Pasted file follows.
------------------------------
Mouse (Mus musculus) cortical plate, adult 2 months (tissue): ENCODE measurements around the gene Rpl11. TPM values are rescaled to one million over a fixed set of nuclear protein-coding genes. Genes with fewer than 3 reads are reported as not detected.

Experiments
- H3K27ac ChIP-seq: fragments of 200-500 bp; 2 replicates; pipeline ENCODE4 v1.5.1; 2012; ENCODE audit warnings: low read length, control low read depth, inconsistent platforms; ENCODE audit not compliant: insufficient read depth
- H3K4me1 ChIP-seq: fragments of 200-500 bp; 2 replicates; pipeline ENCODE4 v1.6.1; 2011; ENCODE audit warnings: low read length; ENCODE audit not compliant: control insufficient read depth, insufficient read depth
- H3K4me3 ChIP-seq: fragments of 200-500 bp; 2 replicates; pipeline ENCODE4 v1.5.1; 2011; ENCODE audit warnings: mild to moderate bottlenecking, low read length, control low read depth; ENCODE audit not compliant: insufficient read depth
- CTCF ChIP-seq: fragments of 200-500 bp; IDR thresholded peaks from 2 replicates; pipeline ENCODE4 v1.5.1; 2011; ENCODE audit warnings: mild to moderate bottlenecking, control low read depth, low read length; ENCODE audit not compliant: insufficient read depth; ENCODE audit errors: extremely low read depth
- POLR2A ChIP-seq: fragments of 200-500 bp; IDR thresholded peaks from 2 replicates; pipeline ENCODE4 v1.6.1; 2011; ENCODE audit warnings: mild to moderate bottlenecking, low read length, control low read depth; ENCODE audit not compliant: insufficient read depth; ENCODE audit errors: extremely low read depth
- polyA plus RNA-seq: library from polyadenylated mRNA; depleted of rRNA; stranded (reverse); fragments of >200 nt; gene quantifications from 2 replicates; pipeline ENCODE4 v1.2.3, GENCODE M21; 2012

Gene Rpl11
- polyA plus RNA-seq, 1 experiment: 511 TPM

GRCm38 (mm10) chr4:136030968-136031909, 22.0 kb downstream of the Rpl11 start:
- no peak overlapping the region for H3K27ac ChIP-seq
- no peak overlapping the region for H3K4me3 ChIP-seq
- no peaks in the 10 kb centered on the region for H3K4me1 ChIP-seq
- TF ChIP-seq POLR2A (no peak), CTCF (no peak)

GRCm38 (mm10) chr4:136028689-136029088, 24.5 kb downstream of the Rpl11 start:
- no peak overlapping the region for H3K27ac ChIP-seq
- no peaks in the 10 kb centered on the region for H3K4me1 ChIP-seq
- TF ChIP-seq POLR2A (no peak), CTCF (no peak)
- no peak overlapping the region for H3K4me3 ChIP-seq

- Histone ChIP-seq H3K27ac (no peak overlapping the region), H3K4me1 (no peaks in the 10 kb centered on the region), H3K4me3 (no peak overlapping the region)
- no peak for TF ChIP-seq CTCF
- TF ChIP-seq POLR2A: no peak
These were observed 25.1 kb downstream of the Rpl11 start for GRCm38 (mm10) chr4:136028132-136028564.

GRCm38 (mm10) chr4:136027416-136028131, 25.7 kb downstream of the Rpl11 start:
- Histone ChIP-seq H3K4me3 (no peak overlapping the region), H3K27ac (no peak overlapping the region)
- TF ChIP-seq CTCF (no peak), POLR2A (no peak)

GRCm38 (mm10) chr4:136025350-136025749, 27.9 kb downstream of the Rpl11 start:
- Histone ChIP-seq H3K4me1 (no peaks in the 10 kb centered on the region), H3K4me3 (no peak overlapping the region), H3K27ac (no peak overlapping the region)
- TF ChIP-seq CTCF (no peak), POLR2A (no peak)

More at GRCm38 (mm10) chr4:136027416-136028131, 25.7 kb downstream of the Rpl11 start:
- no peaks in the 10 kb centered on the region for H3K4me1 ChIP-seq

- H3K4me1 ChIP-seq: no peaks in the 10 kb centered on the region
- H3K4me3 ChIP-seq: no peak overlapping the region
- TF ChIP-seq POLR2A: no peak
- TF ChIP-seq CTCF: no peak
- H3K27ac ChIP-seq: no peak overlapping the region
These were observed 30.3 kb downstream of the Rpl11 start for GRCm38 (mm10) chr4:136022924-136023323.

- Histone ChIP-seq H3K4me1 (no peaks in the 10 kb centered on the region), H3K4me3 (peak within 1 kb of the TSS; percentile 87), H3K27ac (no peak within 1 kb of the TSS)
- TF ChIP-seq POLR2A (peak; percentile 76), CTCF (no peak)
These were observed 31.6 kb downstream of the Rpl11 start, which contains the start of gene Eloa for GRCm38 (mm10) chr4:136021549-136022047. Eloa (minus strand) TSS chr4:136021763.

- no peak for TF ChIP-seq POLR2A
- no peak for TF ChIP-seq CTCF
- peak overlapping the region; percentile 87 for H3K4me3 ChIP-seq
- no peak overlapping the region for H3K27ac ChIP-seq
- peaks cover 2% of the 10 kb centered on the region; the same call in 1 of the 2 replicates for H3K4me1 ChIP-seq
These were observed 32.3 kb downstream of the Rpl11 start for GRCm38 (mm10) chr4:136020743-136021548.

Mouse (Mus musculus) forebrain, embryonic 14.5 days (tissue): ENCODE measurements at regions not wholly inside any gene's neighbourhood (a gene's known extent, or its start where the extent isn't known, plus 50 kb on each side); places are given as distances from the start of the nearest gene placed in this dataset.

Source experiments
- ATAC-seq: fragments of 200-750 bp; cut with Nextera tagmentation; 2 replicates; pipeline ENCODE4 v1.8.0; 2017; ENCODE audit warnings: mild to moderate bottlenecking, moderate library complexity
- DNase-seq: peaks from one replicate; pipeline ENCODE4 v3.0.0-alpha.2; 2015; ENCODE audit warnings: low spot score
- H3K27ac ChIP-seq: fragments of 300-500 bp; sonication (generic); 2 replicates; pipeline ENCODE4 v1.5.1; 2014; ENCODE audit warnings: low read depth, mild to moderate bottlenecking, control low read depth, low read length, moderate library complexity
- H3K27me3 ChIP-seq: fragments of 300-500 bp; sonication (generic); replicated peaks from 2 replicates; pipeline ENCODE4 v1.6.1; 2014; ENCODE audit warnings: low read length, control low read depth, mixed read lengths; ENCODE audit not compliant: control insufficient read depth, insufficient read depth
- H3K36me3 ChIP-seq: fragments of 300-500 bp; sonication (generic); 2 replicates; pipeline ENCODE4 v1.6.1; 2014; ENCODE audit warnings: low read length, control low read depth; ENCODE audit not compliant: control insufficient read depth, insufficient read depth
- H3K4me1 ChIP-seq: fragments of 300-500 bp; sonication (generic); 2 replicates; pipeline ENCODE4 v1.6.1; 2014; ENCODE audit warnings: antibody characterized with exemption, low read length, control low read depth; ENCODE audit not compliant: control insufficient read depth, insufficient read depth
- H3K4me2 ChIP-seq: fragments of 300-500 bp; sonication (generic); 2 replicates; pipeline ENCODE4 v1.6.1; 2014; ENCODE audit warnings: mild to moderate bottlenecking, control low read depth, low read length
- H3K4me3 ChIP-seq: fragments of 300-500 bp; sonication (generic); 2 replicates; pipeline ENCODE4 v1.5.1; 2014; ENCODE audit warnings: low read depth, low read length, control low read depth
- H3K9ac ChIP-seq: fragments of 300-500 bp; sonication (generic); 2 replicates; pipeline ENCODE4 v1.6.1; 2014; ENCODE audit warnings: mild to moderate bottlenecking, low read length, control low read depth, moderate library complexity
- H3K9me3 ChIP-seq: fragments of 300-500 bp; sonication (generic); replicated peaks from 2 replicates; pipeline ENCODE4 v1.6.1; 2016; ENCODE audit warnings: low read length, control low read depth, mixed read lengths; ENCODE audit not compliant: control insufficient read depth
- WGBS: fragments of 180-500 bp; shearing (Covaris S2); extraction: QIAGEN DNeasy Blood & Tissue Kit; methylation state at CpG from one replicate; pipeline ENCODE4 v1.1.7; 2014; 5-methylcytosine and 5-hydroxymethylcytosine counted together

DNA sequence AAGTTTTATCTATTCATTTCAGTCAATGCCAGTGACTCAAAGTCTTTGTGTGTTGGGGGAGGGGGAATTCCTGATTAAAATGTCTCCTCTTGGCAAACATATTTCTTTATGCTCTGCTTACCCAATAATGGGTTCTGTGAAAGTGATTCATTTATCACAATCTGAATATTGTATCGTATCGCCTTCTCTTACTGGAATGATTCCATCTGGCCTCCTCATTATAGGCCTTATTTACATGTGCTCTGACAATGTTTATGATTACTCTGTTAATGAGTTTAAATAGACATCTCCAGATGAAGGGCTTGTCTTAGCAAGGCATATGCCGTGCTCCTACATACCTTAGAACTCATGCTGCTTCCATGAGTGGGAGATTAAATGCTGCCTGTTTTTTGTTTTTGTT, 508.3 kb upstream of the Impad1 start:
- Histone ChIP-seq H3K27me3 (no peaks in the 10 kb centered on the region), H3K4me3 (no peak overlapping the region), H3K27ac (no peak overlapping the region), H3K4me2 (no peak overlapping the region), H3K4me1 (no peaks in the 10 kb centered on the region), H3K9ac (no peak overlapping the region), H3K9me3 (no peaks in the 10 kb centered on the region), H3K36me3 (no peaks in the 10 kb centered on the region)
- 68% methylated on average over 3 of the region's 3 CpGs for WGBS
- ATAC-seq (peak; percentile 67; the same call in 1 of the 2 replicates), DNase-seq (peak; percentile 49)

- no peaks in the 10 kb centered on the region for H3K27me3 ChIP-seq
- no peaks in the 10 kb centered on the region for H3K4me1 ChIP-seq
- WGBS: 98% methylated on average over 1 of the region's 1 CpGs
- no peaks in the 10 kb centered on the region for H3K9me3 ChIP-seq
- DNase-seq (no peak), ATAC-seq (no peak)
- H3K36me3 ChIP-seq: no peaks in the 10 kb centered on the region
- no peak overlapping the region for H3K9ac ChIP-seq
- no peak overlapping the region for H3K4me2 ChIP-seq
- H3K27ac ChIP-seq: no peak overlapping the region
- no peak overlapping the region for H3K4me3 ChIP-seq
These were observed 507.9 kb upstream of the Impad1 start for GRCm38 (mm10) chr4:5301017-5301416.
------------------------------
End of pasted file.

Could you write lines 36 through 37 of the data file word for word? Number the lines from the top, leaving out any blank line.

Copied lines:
- TF ChIP-seq CTCF: no peak
- H3K27ac ChIP-seq: no peak overlapping the region